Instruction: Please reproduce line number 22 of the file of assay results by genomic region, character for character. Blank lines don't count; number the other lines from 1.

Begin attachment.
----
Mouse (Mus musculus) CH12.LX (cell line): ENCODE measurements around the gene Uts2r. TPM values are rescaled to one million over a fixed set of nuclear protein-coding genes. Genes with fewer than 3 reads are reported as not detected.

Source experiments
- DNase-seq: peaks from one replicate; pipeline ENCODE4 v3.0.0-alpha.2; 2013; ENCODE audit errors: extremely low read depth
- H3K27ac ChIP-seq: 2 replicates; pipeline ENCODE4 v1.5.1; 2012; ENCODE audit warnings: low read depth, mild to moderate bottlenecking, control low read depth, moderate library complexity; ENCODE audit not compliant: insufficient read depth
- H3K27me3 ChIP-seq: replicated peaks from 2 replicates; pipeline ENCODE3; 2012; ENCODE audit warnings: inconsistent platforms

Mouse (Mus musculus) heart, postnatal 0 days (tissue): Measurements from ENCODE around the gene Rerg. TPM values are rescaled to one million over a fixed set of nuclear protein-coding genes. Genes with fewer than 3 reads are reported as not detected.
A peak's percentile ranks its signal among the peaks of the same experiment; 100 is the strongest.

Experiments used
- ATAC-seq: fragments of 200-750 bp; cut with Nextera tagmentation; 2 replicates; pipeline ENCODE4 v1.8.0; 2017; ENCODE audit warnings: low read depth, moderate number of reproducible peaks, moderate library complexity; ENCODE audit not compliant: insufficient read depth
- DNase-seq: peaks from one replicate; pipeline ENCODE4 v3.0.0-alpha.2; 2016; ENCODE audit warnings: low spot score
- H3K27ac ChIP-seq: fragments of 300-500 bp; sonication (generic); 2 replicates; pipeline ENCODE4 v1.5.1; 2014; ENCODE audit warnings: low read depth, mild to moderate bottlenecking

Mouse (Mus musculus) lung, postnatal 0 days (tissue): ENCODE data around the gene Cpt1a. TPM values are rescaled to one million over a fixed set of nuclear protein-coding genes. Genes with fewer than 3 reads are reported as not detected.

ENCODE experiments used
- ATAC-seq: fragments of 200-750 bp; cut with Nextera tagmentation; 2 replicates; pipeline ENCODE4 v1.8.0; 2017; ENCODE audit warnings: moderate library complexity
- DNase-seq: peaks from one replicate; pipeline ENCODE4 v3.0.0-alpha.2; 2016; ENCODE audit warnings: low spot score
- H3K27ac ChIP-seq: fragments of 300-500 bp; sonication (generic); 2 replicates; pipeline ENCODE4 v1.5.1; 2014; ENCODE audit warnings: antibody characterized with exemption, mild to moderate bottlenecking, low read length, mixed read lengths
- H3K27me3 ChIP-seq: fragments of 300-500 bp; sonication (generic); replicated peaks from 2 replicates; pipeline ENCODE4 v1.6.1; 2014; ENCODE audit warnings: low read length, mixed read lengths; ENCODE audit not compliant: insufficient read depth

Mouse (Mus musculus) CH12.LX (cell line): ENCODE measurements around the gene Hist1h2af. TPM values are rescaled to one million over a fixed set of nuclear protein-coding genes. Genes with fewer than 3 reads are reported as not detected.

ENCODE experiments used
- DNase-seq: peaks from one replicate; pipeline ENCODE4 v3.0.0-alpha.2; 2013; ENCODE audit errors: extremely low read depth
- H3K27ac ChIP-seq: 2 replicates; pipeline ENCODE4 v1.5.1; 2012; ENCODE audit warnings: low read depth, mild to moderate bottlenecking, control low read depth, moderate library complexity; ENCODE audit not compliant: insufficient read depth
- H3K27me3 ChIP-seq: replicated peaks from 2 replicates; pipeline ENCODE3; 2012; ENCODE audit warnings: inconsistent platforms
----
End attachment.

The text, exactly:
- H3K27me3 ChIP-seq: replicated peaks from 2 replicates; pipeline ENCODE3; 2012; ENCODE audit warnings: inconsistent platforms